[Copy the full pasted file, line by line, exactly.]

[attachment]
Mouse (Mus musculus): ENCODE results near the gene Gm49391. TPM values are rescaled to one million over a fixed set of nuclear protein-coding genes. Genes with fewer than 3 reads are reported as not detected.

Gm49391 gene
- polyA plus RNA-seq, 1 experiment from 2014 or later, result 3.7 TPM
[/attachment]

Mouse (Mus musculus): ENCODE results near the gene Gm49391. TPM values are rescaled to one million over a fixed set of nuclear protein-coding genes. Genes with fewer than 3 reads are reported as not detected.

Gm49391 gene
- polyA plus RNA-seq, 1 experiment from 2014 or later, result 3.7 TPM